Graduated from the Diplomatic Academy of Vietnam, Dr. Nguyet Nguyen received the Fulbright scholarship from the United States Department of State. After her Master’s degree in Communications, she completed her PhD at the History Department of American University in Washington DC. Dr. Nguyen is currently a Janet Oppenheim Postdoctoral Fellow at American University.
In this interview, Dr. Nguyen shares her academic journey through the two countries, and why she’s definitely not a self-made success.
Why did you choose to study and do research in History?
After graduating from the Diplomatic Academy in Vietnam, I came to the US to study Communications, but I wasn’t passionate about it. When choosing the topic for my thesis, I chose to write about the US-Vietnam War (known in the West as the Vietnam War). I analyzed how this war was portrayed in films shown in the two countries. Then I realized my interest lies in international relations, especially the historical context that led to major international events.
When I got the scholarship for my PhD, I decided to pursue History of International Relations. It is also the most important field in the training of the Diplomatic Academy of Vietnam, where I studied before.
What are some of the challenges that you have encountered while pursuing your PhD?
The most challenging part is money. Social sciences and the humanities are not the most appreciated majors in America. Studying social sciences is considered “a waste of time” in most societies where the market economy prevails.
Universities [in the US] function based on supply and demand. When fewer students enroll in History, the budget for the field gets smaller. Universities pay more attention to biotechnology or atomic sciences because these programs allow collaborations with big corporations, therefore bringing more investment and funding to the school.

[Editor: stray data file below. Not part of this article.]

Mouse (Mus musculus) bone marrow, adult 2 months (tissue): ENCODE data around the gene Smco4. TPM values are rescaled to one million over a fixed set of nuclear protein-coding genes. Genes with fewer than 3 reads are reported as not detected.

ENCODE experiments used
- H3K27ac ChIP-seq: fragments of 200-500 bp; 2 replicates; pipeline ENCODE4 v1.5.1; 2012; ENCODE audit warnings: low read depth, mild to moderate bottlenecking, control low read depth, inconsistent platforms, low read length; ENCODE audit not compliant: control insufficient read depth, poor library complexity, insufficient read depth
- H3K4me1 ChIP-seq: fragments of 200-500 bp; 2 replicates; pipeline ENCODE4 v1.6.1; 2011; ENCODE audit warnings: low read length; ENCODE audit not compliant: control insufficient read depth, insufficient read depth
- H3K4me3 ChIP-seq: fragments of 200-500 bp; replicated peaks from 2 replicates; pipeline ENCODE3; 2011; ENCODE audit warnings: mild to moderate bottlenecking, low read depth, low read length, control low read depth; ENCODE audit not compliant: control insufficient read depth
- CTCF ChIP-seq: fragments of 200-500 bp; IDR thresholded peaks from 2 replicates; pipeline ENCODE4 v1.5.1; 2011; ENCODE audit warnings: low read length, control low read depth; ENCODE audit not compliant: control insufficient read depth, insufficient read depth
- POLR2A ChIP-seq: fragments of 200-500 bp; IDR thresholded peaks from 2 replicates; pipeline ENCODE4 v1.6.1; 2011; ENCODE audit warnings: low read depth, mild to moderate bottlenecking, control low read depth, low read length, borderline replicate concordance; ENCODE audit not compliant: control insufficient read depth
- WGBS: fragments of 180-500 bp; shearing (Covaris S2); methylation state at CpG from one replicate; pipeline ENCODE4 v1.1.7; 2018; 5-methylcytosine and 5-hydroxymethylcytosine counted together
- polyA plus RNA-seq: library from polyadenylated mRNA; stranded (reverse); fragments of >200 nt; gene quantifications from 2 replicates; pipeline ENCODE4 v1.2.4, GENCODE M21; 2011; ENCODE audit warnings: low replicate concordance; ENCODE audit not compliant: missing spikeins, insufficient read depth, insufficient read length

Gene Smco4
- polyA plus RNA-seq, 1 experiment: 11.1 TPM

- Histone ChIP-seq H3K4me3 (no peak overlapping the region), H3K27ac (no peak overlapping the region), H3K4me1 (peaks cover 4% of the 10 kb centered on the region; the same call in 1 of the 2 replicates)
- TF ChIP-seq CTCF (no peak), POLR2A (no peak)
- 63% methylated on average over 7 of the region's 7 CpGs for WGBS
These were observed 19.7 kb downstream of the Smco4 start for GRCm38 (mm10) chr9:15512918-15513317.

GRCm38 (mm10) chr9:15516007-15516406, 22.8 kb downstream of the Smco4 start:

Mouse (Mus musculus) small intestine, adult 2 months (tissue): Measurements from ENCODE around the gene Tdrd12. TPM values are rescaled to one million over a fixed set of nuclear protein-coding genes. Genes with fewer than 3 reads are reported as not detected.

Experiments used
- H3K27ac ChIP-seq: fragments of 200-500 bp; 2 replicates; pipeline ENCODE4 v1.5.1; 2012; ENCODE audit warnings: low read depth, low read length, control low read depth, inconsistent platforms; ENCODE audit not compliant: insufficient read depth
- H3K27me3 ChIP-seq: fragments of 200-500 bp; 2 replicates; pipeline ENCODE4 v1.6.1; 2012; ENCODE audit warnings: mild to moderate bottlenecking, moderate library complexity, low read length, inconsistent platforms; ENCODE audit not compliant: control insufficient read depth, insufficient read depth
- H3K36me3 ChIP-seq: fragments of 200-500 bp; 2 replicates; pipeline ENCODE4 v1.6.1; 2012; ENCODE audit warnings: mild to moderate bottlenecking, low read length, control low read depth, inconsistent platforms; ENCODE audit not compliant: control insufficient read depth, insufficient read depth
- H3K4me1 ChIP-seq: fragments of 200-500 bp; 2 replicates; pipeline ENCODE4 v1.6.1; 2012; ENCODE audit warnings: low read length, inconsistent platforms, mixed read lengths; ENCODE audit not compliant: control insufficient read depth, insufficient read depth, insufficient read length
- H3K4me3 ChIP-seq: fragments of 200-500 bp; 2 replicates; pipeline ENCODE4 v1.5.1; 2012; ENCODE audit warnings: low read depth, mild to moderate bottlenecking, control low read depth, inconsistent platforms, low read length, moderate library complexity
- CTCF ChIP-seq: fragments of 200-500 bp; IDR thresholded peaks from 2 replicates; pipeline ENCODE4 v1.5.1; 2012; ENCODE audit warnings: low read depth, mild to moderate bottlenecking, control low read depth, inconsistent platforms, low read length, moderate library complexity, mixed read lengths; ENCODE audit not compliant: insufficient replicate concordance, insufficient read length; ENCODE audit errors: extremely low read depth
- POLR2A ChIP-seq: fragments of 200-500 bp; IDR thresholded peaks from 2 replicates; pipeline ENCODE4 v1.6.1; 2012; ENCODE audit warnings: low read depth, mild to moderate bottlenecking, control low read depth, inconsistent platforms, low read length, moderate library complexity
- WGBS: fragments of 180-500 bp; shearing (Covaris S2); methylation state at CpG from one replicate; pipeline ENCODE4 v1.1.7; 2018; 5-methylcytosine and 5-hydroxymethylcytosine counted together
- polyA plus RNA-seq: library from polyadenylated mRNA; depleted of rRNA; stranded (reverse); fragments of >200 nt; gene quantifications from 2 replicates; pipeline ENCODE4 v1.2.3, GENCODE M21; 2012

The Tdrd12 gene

I am extremely lucky because I have received funding from various sources. So after 9 years of my PhD, I am not in debt like many Americans. But then again, I had to live in a state of anxiety because I was always in a ‘scholarship seeking’ mode. That sometimes distracted me from my research, which should have been my primary focus.
Being an immigrant can be troublesome because I was not allowed to work above the permitted hours. Americans never have to worry whether it’s legal to take jobs, while I didn’t dare to accept even the smallest job offers.
One summer, a professor hired me as his research assistant to collect documents from the Library of Congress for him. The gig lasted only a month but it took me another whole month just to complete the paperwork so I can work legally.
Are you a self-made success?
No, I wouldn’t say so. Articles promoting someone as a ‘self-made’ millionaire often make me roll my eyes. I believe that such projection is an exaggeration. The harder you try to accomplish something, the more you’ll understand that your efforts have limits. Success is a combination of personal efforts, the support of others, and the social context.
Credit where credit is due: I did work hard. I used to travel 6 km on an electric bike in thick snow just to get to school.
But I made it this far also thanks to my professors and mentors. For instance, when I first started the PhD program, my then professor was extremely persistent about getting me scholarships. It was not typical for the department to accept a communications major into a history program, let alone give me scholarships. Being Vietnamese, I also lacked a background in American history and culture. My professor had so much faith in me, he managed to convince the whole board.
A supportive society also contributed to my success as a PhD candidate. From my experience living in the States, I can say women in academia are appreciated rather than discriminated against.
What are the three things would you do differently if you could go back to your 20s?
I wouldn’t study as hard as I did. I was too scared of being an ‘average’ student that I pushed myself too hard. I was too proud and I worried too much. I got where I wanted at the cost of my health. That was something I couldn’t take back.
I can’t think of two more things that I would change. It’s not because I never make mistakes. It’s because I’ve come to accept that although a decision wasn’t perfect, it was the best my past self could’ve done at that point in time.
Written by Huyen Tran.